- The Burundi government has announced the death of its president, Pierre Nkurunziza
- The government in a statement said President Nkurunziza died in a hospital
- The Burundi government said there would be a period of national mourning for seven days
The president of Burundi, Pierre Nkurunziza, has died after suffering a heart attack, the government has disclosed.
The government in a statement on Tuesday, June 9, announced that President Nkurunziza died at Karusi hospital, Aljazeera reported.
The statement which was posted on twitter disclosed that the president was admitted to the hospital on Saturday, June 6, after feeling unwell but he suffered a heart attack on Monday, June 8, and efforts to revive him were unsuccessful.
Nkurunziza was due to step down from the presidency in August 2020, after 15 years in power. He was 55.
The government said there would be a period of national mourning for seven days from Tuesday and that flags would be flown at half-mast.
Meanwhile, to health news, Mauritius has declared that it is officially free of the deadly coronavirus that has taken the world by storm, becoming the second African country to declare virus-free status after infection.
According to the island nation’s official COVID-19 page, 322 people had recovered out of the 332 confirmed cases so far. 10 people have since died.
May 11 marked the fifteenth consecutive day that the no-new-case was recorded in the country, Vanguard reports.
Legit.ng gathers that a lockdown, however, remains in place to contain the possible spread of the virus.
Weeks ago, Mauritania declared itself coronavirus-free after six coronavirus patients recovered and left the hospital, while one person succumbed to the virus.
In another report, a Nigerian, Adewale Adeyemo, a 39-year-old man has been appointed as the first president of the Obama Foundation. It should be noted that he is the former deputy national adviser for international economics.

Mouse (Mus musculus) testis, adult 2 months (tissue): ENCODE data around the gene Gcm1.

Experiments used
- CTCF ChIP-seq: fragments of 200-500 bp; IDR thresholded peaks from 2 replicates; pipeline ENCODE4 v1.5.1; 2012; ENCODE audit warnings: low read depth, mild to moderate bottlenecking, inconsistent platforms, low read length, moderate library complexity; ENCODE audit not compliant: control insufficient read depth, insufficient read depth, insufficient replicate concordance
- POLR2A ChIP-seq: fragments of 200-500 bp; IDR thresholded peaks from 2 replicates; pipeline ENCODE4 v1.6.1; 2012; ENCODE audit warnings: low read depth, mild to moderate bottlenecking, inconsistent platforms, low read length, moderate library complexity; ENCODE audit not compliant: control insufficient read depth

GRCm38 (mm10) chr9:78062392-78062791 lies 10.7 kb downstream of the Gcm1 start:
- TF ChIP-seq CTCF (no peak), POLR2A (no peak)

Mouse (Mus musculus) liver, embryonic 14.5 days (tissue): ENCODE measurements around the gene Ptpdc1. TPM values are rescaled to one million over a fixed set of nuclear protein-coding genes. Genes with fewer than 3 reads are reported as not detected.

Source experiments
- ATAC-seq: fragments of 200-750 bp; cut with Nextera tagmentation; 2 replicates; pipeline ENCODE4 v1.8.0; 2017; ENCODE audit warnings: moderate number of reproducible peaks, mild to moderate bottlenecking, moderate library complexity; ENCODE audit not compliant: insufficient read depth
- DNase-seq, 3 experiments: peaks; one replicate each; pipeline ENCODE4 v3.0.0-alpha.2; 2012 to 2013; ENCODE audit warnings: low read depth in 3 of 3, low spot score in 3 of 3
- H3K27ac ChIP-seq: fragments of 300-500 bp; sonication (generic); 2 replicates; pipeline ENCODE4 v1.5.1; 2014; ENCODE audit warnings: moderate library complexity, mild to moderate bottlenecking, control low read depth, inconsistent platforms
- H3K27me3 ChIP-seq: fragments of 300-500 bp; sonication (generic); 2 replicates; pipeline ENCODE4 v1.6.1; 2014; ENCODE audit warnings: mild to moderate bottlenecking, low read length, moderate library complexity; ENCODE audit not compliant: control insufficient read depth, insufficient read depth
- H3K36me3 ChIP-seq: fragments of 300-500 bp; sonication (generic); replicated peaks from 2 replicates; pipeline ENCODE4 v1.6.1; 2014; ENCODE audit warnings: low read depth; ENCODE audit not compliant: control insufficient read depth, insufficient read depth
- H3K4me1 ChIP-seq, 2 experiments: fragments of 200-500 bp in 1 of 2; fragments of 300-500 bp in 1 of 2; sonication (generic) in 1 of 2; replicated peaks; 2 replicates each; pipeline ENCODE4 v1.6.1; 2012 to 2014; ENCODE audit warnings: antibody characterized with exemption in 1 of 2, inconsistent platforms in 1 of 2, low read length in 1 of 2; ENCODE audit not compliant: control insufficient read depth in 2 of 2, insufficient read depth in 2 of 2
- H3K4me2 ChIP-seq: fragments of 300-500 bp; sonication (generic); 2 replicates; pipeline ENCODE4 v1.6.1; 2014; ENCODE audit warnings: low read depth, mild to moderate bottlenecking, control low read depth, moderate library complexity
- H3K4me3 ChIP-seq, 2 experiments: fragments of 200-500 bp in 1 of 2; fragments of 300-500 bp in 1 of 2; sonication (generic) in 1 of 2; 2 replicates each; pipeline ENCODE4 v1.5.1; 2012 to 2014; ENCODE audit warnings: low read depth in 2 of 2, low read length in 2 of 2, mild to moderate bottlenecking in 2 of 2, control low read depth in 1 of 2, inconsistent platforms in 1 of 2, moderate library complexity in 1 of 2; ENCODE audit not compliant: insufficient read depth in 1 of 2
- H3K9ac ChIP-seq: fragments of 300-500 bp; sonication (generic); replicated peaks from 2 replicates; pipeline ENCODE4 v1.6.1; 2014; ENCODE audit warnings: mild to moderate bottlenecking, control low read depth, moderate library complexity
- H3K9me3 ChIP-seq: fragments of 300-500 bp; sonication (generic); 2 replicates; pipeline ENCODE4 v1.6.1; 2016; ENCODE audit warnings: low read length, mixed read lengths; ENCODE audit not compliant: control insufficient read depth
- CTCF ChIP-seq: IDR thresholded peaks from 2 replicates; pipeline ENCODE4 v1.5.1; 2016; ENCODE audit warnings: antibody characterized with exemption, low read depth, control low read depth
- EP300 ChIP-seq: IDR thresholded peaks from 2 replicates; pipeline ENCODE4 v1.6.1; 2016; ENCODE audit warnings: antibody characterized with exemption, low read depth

He was very helpful in how America was able to overcome recession many years ago.
In his new role, the Nigerian would be working with the foundation to manage operations of the organisation.
The Obama Foundation has grown its workforce to almost 200 and has a number of programs to support the next generations of enablers.
Meanwhile, a statue of colonial Belgian king Leopold II has been removed from the city of Antwerp, Belgium.
The statue was removed following Black Lives Matter protests in some countries in the world occasioned by the death of George Floyd at the hands of a police officer, BBC reported.
Legit.ng gathers that under King Leopold II's reign, millions of people were murdered in the Congo Free State (today the Democratic Republic of the Congo).
On Monday, June 8, the statue was defaced with paint by anti-racist demonstrators. Before now, campaigners in Belgium had been calling for monuments glorifying his memory to be removed.
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